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Gmail and Yahoo users placed on red alert – delete this 'Mystery' email immediately

Scammers are constantly looking for new ways to trick consumers and their latest method is definitely one to watch out for. Reports are flooding in that Gmail, Outlook, Yahoo and other email users are being targeted by a new attack that is using the popular Shein online shopping firm to dupe unsuspecting customers.

These latest batch of messages attempt to entice people into clicking on dangerous links via the lure of a “mystery SHIEN box!” The emails look very real and, with the offer of a surprise gift, it’s easy to see how some are being tricked.

Those who do click the links won’t win any prizes. What’s more likely is that they will end up handing over personal details such as user names, passwords and even bank account data to cyber crooks.

According to the security experts at Action Fraud UK, it’s a growing problem. In fact, there have been more than 7,900 reports of scam emails offering free ‘mystery boxes’.

Now is a good time to be on red alert and delete anything that looks too good to be true or suggests you are due to receive any type of mystery gift.

Another scam that’s doing the round also claims you’ll win a ‘Shein Mystery Box!” by taking part in a quick online survey.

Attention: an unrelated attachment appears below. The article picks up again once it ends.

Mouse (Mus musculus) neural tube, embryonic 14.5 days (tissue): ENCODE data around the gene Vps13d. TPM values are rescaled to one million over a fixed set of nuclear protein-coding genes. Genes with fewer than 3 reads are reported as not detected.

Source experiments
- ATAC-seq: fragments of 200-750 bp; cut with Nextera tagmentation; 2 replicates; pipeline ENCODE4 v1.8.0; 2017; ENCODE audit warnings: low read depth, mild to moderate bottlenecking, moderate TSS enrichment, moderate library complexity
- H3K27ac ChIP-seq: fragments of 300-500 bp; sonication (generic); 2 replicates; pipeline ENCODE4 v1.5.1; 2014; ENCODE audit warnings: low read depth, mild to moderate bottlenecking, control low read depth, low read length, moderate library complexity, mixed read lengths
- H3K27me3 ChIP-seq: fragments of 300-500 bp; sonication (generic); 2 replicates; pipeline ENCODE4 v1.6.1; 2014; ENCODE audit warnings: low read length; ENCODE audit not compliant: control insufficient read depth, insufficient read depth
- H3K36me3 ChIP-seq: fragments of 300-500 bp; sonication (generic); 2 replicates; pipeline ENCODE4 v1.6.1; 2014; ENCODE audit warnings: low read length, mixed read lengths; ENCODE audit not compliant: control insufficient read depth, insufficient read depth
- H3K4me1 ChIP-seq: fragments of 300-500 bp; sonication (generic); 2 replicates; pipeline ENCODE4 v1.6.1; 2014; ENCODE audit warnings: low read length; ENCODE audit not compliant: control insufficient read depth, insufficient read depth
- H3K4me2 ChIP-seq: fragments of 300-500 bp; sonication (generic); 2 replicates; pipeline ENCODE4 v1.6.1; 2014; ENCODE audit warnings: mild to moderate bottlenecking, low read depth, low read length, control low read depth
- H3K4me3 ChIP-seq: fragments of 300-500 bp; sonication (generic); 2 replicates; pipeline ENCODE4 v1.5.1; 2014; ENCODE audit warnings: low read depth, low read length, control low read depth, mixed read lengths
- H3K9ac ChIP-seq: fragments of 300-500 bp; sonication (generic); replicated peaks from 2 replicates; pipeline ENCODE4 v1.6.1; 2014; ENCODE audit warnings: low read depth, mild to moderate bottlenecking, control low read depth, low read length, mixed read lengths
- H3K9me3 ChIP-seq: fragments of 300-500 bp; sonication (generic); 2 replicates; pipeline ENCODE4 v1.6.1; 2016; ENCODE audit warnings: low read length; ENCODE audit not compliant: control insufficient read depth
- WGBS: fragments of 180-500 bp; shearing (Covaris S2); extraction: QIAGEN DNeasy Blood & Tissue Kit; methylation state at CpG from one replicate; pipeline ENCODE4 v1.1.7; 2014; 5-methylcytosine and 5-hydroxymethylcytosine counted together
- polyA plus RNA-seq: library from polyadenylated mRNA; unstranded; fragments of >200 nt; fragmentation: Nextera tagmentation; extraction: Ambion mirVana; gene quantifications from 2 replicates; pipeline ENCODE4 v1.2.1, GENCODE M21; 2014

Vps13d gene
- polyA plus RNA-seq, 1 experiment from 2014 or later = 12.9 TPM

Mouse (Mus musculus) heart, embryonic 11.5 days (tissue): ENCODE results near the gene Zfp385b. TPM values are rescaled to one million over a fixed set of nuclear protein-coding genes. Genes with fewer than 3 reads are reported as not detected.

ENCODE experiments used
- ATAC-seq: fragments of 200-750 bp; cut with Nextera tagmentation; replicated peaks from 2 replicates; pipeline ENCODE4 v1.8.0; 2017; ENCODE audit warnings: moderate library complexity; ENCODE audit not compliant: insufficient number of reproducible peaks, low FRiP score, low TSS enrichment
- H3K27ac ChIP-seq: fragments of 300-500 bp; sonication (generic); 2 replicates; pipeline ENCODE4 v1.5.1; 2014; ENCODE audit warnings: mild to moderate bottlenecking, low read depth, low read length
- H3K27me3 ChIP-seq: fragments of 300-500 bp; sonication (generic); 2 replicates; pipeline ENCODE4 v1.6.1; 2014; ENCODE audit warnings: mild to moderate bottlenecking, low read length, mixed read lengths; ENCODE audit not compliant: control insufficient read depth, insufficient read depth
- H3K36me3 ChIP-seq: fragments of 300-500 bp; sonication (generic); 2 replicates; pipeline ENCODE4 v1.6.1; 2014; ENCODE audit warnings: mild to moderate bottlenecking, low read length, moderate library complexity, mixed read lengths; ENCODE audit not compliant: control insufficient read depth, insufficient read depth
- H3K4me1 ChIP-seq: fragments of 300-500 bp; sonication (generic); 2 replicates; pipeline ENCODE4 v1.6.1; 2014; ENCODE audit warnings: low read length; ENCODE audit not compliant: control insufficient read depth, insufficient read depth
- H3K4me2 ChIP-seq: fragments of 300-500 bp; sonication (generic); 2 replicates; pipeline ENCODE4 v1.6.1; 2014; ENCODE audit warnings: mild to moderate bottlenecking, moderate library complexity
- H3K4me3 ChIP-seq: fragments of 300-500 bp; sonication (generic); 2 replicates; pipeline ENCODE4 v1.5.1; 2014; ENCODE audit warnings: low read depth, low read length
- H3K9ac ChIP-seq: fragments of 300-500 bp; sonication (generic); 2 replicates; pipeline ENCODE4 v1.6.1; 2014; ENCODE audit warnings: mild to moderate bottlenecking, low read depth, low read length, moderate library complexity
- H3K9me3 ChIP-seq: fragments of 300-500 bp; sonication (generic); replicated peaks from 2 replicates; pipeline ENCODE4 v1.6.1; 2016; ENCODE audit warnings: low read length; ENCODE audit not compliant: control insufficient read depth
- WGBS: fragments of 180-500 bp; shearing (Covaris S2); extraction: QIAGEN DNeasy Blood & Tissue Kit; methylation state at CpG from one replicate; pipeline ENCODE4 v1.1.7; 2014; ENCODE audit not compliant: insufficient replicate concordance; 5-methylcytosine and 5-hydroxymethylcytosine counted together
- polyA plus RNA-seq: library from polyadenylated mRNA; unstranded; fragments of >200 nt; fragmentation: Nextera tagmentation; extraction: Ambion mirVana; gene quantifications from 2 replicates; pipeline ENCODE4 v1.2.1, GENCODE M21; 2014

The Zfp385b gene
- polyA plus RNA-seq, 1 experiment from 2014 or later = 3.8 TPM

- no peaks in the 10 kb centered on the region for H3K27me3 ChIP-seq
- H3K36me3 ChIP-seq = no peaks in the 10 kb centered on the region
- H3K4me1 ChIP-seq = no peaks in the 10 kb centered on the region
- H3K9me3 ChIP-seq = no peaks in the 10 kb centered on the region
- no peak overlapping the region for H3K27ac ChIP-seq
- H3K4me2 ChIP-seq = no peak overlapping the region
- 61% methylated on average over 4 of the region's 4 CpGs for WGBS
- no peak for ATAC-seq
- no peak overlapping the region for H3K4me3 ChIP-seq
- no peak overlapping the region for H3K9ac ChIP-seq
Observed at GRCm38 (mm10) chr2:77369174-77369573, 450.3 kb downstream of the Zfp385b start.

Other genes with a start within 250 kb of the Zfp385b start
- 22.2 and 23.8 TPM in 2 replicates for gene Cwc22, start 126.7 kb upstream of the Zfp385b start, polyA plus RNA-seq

This attack was spotted by the consumer team at Which? and should be deleted without delay.

“The links in these emails lead to malicious phishing websites where scammers attempt to steal your personal and financial information,” Which? explained.

Most email providers such as Gmail, Microsoft and Yahoo now offer very good spam protection. This filters out dangerous messages automatically and stops most fake emails ever ending up in your inbox.

However, some could still slip through the net so always be careful especially if you come across an email offering rewards or telling you a deal ends soon. That sense of urgency is often a red flag.

Other things to check is the address of the sender and whether they have used your real name in the message. Scammers have got very good at impersonating big brands so even if the message looks official it could still be a scam.

If you’re unsure don’t click – it could end up being costly. If you are sent a scam message you can forward it directly to authorities. Simply send it to report@phishing.gov.uk.


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